My team and I have been on a journey toward implementing an identity-centric zero-trust approach over the last three years, leveraging existing technologies and fitting within existing budget and resources.
I was recently asked, for an organization planning a zero-trust initiative in 2020, where would I recommend prioritizing efforts when neither budget nor resources are unlimited? That is the key question for most companies considering a zero-trust initiative. Our journey will end up spanning four to five years, but by sharing our story and contributing to the Identity Defined Security Alliance (IDSA), we hope that others can move faster and achieve a stronger security posture with fewer resources.
My experience leads me to offer three key pieces of advice
First, focus on the data. Understanding where sensitive data lives and the transactional flow of that data between users, systems, and applications.
Next, direct your attention to user governance and device trust. These two items will provide you the most value, quickly.
Last, create a business plan outlining all the areas of return on investment. Include a reduction of IT spending associated with technologies that are no longer needed once your zero-trust implementation is complete, such as firewalls, VPNs, and Active Directory. Then detail the process optimizations and automations with IT that not only reduce the need to manage the legacy environment but also automate areas where IT spends the most time and resources. This is a wonderful way to show a recoup of your initial spending on zero trust.
The chart below maps out our progress and recommendation for how to prioritize the phases of your journey. The time frame for moving through each phase and the associated costs will depend on things such as size and complexity of the organization, available resources, and existing cybersecurity technologies. The graphic below depicts what it will cost LogRhythm — a 600-employee, software-as-a-service–driven, security product development company.
Phase 1/Year 1: In the first phase, focus on security basics and shoring up your compliance program, if needed. In addition, the initial phase should identify potentially sensitive data and business-critical applications that store or have access to sensitive data. Then, map out the data flows and update application inventories. This will be the basis for the governance of your users, systems, applications, roles, and so forth as you move forward.
Phase 2/Year 2: Select a single source of truth, such as a human resource management system (HRMS), where you can provision roles, applications, entitlements, and access. In addition, implement single sign-on solution (SSO) and multifactor authentication (MFA) to critical applications, if you have not already deployed them in your organization. Selecting a single source of truth provides opportunities to recoup costs associated with multiple directory technologies, and implementing SSO and its self-service capabilities (password reset, for example) can reduce help desk costs, as well as improve efficiencies in provisioning and deprovisioning (to include move, add, change requests).
Phase 3/Year 3: Implement and integrate mobile device management (or unified endpoint management) and privileged access management to only allow sensitive data to be accessed by trusted devices. The Identity Defined Security framework provides guidance on use cases and integrations needed to bring your existing identity and security technologies together.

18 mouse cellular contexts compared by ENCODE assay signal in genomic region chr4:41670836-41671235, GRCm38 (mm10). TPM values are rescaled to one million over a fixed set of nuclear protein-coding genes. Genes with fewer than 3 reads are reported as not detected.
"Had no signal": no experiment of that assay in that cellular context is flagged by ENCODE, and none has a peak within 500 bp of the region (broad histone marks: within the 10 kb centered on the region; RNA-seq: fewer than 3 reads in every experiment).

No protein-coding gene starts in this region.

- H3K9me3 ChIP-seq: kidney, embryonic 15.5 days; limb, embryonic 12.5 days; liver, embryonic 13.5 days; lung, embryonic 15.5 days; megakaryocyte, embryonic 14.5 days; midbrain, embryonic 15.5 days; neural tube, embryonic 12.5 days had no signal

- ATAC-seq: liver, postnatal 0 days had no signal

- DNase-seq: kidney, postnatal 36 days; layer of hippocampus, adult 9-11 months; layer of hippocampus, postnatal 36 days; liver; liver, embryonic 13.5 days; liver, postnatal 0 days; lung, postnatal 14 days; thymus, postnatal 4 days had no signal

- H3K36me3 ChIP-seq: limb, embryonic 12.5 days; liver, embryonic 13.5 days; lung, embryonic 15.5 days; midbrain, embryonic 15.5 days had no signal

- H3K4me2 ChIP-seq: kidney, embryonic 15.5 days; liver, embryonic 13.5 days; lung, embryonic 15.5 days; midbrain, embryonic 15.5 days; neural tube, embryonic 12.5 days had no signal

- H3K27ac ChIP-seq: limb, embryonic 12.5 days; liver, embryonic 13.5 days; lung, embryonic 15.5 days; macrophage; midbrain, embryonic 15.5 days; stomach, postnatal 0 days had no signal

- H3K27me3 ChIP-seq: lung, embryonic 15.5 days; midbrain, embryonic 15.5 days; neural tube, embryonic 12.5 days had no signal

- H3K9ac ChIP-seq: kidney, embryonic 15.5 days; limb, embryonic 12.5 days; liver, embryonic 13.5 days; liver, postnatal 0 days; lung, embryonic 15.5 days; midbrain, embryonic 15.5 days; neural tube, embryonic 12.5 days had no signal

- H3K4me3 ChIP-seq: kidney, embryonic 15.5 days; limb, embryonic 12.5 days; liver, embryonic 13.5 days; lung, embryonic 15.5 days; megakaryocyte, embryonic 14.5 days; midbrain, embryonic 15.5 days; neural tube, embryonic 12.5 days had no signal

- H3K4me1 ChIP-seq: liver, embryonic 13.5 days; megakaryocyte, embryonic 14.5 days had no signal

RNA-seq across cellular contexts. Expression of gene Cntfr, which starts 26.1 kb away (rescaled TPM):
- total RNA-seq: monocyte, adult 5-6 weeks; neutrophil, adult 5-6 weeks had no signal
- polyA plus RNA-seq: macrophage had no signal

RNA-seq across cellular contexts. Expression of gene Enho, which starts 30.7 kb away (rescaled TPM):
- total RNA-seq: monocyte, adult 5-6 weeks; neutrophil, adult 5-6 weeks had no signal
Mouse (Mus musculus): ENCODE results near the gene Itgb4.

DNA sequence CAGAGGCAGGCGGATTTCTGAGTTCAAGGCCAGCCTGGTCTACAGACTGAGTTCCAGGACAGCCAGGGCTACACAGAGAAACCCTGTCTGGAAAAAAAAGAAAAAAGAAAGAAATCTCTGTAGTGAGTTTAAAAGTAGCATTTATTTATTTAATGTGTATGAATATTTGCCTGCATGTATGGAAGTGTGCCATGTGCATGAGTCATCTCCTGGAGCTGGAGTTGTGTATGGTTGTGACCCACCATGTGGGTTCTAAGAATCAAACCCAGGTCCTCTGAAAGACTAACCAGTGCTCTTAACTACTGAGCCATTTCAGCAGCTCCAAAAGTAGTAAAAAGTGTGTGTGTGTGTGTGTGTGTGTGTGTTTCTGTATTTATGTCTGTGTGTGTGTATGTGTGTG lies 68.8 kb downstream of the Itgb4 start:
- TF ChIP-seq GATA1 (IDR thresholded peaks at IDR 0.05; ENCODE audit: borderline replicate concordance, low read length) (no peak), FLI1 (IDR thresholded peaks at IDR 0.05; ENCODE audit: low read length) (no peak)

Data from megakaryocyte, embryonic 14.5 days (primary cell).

Phases 4 and 5: These start to bring in more advanced use cases, such as a cloud access security broker (CASB) to protect sensitive data in the cloud and advanced user and entity behavior analytics (UEBA) capabilities to detect and respond to anomalous user behaviors. However, as you can see after implementing the first three phases, our perspective is that you are more than 50% of the way on the path to maturity.
In developing the business case for the first three phases, there are several opportunities to recoup costs. In our situation, 60% of our IT help desk tickets were dealing with moves, additions, and changes associated with people. By building an integration between our identity access management system and ADP (our single source of truth), we reduced our help desk volume by 60%. With zero trust, architectural components such as backup directories, on-premises firewalls, and VPN solutions — and even Active Directory — are no longer needed, providing an opportunity to shift money in the budget to support spending on technologies that may not already be deployed, such as UEM, CASB, and UEBA.
While a zero-trust approach is not a security silver bullet, it is the best thing we have today. I jokingly compare it to the Titanic (obviously not from an execution perspective!). The Titanic was built around the concept that if a breach took place, it would flood one compartment and not the entire boat. When you look at a separate identity domain and how you authenticate, and authorize it separately, it’s the same concept. You may have a user that gets compromised, you may have a system that gets compromised, but it shouldn’t affect the rest of the organization — or it should buy you enough time to contain it before it does.
Bottom line: Zero trust is a phased approach, but if you start by focusing on users, data, access, and managed devices, you will make major steps in achieving better security. The business case can be a slam dunk when including all elements, including process optimization, efficiency gains, and recouped technology and infrastructure costs.
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James Carder is the CISO and VP of Labs for LogRhythm and an IDSA Customer Advisory Board Member. He brings more than 22 years of experience working in corporate security and consulting for the Fortune 500 and US government. At LogRhythm, he oversees the company’s governance, … View Full Bio